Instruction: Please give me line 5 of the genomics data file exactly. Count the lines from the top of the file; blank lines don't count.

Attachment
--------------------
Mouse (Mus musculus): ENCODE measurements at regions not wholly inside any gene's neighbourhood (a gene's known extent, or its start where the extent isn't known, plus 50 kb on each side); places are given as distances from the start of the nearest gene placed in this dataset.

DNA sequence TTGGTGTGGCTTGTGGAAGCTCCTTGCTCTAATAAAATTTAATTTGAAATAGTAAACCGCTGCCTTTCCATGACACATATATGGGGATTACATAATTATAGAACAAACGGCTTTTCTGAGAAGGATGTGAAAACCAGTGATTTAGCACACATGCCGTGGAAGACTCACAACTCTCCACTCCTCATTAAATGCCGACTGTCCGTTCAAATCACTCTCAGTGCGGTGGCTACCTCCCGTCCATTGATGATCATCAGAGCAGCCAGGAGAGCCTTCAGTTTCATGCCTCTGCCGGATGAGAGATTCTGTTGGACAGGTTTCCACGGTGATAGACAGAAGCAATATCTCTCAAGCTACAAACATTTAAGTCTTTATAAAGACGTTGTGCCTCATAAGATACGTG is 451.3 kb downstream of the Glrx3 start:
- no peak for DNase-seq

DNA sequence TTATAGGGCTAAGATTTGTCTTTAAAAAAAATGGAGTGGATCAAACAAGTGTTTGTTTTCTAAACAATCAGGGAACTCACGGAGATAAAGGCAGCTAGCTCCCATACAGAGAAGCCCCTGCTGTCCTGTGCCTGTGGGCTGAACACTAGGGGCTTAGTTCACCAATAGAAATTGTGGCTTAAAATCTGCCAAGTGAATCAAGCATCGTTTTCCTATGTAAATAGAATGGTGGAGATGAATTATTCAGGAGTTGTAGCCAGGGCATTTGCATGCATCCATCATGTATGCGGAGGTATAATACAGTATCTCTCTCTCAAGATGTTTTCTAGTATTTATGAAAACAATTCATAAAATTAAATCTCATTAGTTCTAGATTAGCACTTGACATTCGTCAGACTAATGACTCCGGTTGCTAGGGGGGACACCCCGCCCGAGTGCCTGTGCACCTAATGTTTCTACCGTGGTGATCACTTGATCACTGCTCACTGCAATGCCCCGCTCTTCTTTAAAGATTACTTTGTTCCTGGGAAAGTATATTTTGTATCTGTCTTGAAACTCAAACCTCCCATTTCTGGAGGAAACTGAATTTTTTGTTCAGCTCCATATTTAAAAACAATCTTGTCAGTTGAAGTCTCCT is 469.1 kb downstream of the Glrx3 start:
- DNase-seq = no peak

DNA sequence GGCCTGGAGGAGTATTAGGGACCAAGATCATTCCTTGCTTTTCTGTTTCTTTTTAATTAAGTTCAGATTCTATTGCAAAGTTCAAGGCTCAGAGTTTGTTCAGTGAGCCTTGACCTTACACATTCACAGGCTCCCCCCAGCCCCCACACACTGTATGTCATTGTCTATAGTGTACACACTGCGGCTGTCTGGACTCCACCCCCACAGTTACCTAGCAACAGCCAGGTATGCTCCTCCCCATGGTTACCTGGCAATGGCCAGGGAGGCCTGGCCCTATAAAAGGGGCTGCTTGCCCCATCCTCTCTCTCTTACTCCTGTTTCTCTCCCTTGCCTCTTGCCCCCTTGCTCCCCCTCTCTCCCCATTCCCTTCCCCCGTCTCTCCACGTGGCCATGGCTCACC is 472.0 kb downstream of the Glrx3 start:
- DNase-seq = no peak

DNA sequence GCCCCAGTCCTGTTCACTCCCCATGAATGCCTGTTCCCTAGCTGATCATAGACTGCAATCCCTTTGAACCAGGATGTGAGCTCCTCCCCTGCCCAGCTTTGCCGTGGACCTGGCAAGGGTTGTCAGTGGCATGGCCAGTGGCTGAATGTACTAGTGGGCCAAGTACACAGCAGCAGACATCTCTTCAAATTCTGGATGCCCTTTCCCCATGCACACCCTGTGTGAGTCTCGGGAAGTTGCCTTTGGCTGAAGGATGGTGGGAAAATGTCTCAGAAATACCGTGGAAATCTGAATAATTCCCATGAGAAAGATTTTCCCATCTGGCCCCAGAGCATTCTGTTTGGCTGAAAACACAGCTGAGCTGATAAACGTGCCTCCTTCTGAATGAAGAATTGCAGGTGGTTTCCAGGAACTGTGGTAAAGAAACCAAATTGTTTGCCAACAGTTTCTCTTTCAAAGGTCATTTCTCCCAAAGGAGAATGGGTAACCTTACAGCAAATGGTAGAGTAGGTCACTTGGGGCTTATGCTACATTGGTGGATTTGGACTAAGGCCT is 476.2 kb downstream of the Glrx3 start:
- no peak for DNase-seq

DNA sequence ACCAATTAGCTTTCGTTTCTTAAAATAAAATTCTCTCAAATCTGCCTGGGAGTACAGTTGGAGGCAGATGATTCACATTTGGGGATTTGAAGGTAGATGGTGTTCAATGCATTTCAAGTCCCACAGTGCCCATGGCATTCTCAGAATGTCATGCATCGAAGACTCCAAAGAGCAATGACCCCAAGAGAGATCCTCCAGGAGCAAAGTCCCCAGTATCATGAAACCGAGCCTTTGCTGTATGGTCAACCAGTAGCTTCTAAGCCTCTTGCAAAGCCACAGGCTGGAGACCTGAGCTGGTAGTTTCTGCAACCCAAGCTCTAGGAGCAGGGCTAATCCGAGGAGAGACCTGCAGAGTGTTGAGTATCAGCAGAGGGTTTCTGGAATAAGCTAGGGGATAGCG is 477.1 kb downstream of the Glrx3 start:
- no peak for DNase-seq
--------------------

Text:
- DNase-seq = no peak